OAKLAND, Calif. – The Milwaukee Bucks are a vastly better defensive team than they’ve been in past years. In fact, 10 games into the season, they will head into Thursday’s 9:30 p.m. clash with the Golden State Warriors at Oracle Arena as the second-best team in the NBA in terms of defensive efficiency.
However, the Bucks still have holes defensively. The Portland Trail Blazers certainly exposed some on Tuesday night in handing the Bucks a 118-103 defeat at Moda Center.
“If we do what we did tonight, (the Warriors) are going to score 150 on us,” Giannis Antetokounmpo said following Tuesday’s loss. “We’ve got to tighten it up, put some effort in it, make some shots offensively and hope we can have a chance to win at Golden State.”
Facing a dangerous backcourt in Portland’s Damian Lillard and C.J. McCollum, the Bucks again ran into an issue that has hurt them this season as Lillard got going early from behind the three-point arc and McCollum dominated the second half on the way to 40 points. Milwaukee’s usual coverage on pick-and-rolls doesn’t fare so well against quick, dynamic guards who are proficient at virtually any play or pass the defense makes available.
If the Bucks dared to go under a screen, Lillard or McCollum wouldn’t hesitate to shoot a three-pointer. Even if they went over the screen, both players have quick releases and can get off a shot before the trailing defender catches up. With Bucks bigs dropping on pick-and-rolls to defend the paint, either Blazers guard was comfortable shooting from the midrange, especially McCollum who went 8 of 10 on two-point shots outside the paint.
Milwaukee had issues with its coverage in close road contests against Charlotte and Boston, with Hornets guard Kemba Walker scorching the Bucks for 41 points on opening night in a game Milwaukee narrowly won. Celtics point guard Kyrie Irving, with an assist from center Al Horford, set the tone for the Celtics’ 117-113 win last week.
“They just take advantage of our coverage,” Bucks wing Khris Middleton said. “In our coverage with guys that can shoot threes, pull-ups, midrange and all the way to the rim it’s a (expletive) to guard them in that type of coverage. We just got to do a better job of trying to get into them, trying to make it a little tougher.”
While there are plenty of talented guards in the NBA, most aren’t at the level of players like Walker, Irving, Lillard or McCollum. Thus, Milwaukee’s defense has held up well in most games this season, helping the Bucks to their 8-2 start.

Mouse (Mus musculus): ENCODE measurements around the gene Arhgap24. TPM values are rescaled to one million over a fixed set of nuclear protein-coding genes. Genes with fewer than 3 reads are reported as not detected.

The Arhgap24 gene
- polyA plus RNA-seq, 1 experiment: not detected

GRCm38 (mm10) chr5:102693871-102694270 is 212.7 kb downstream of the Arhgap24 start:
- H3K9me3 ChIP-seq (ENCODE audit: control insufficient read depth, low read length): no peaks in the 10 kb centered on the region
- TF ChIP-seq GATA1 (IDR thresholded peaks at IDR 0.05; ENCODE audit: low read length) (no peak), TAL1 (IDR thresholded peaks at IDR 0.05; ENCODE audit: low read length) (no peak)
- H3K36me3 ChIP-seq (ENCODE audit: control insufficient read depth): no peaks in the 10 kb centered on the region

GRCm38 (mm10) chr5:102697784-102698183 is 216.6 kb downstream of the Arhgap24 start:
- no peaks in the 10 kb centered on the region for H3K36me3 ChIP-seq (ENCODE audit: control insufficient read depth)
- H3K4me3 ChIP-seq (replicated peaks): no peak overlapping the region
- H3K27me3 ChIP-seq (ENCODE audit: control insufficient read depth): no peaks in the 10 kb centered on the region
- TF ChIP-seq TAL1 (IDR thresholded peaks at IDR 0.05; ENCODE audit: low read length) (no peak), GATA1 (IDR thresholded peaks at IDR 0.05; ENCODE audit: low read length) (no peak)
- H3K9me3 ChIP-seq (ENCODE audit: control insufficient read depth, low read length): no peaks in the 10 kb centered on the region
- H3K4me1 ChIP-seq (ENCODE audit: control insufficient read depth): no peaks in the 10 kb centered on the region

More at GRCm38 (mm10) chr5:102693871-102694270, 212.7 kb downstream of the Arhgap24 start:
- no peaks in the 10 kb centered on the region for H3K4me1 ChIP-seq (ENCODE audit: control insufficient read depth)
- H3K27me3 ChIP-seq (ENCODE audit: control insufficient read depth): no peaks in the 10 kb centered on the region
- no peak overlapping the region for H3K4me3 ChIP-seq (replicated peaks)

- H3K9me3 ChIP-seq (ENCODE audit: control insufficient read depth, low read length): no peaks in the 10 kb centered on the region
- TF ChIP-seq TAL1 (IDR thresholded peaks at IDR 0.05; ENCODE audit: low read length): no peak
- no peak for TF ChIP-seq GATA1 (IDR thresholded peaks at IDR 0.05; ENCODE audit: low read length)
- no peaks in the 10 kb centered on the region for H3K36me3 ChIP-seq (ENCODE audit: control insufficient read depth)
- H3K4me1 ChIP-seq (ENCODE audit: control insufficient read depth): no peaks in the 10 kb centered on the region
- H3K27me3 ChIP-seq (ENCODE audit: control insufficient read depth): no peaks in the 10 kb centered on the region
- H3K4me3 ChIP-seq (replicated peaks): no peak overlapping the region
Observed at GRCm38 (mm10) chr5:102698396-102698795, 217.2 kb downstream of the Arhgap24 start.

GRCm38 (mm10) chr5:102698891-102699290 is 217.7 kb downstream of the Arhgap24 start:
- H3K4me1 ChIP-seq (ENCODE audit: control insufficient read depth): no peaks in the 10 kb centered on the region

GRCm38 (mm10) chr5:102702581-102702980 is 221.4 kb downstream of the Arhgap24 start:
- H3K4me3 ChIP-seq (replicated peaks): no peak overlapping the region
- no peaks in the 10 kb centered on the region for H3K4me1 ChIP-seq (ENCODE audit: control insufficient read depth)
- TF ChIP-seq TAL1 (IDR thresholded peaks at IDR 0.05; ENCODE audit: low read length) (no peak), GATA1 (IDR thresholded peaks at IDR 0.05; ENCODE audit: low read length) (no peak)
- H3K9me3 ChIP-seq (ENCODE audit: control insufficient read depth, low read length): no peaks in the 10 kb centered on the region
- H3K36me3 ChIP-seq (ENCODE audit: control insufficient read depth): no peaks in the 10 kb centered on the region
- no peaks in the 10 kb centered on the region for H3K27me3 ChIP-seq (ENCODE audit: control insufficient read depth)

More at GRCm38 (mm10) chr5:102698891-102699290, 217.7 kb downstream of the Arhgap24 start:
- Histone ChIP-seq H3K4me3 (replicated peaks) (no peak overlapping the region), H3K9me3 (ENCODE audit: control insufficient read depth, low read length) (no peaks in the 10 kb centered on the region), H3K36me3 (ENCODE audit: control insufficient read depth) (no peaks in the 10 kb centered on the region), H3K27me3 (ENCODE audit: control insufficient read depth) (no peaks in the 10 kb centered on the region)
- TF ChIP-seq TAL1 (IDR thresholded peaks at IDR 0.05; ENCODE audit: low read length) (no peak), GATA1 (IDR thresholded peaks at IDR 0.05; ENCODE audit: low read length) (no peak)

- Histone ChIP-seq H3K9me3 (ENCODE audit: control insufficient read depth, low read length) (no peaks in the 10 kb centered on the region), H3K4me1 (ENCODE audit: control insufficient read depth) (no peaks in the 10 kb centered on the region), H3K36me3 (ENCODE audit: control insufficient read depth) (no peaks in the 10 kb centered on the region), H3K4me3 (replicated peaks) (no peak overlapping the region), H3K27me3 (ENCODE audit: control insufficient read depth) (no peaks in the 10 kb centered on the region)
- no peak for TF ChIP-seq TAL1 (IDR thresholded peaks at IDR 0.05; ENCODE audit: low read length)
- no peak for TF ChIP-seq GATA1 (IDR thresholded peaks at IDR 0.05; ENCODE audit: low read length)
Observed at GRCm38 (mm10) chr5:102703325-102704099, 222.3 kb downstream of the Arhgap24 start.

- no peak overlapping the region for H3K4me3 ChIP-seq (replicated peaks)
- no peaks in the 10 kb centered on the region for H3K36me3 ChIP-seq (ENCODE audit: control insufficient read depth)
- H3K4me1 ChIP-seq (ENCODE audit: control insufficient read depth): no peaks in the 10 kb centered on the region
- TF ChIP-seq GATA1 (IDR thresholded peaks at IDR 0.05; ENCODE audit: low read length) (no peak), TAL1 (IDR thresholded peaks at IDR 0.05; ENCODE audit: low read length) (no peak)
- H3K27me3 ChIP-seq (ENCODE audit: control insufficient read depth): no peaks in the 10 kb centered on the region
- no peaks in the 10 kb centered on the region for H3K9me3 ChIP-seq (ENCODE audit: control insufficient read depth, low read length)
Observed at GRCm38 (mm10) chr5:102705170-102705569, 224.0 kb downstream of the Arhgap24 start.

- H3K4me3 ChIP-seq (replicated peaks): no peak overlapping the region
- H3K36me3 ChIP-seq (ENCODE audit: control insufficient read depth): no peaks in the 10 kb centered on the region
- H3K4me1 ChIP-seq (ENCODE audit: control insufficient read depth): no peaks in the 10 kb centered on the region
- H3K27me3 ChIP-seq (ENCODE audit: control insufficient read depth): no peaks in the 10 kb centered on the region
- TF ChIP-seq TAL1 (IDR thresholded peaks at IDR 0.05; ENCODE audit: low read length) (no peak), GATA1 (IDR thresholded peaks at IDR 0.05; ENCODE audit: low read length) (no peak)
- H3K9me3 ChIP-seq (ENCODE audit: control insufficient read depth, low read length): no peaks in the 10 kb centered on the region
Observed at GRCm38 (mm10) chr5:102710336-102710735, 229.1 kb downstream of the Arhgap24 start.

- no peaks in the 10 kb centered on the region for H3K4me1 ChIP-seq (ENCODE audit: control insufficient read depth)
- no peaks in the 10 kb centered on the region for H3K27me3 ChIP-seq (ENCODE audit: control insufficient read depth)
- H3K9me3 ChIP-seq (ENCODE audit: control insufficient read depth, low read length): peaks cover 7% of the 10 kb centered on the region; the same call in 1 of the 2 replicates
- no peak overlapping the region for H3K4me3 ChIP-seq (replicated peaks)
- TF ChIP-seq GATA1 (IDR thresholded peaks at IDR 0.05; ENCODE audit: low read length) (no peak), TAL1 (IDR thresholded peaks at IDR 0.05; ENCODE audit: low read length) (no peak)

Heading into Wednesday’s slate of NBA games, the Bucks ranked as the best team in terms of opponent field-goal percentage with teams shooting 41.6% against Milwaukee. They may be allowing the most three-point attempts in the league at 38.4 per game, but the Bucks aren’t leaving opponents open in the corner. Less than 10% of opponent three-point attempts are coming from the corner, which ranks fifth in the league.
Inside the arc, Bucks opponents are attempting 19.7% of their shots within three feet of the rim (fewest in the NBA) and are making those tries just 61.1% of the time (third lowest in the NBA). Over a third of all defensive shooting possessions end with Milwaukee’s opponent putting up an attempt from between three feet and the three-point arc.
That type of shot spread points to the Bucks’ scheme doing what it is intended to do with players working together to achieve that goal.
“We’ve got to have a lot of individual pride, we’ve got to be good on the ball, but then we’ve got to have great teamwork, team effort, activity behind whoever it is that’s guarding the ball or guarding the pick-and-roll,” coach Mike Budenholzer said. “You really have to have everything if you want to be good defensively.”
However, against teams that do boast elite backcourt players – like the Warriors with Stephen Curry and Klay Thompson, not to mention Kevin Durant – the Bucks could be in trouble. Against the Celtics and Blazers, the Bucks stuck to their scheme until the fourth quarter, with the adjustment usually involving center Brook Lopez showing on screens and picking up the ball-handler along the perimeter.
Both games, the change helped narrow a double-digit lead but players thought the adjustment came too late. With the defending-champion Warriors and their league-best offense next on the schedule, the Bucks recognize the need to be fundamentally sound in their defensive execution while also being ready to adjust as necessary.
“They ain’t going to have no pity on us, they’re going to try to do the same thing,” Bucks point guard Eric Bledsoe said. “We’ve definitely got to lock in.”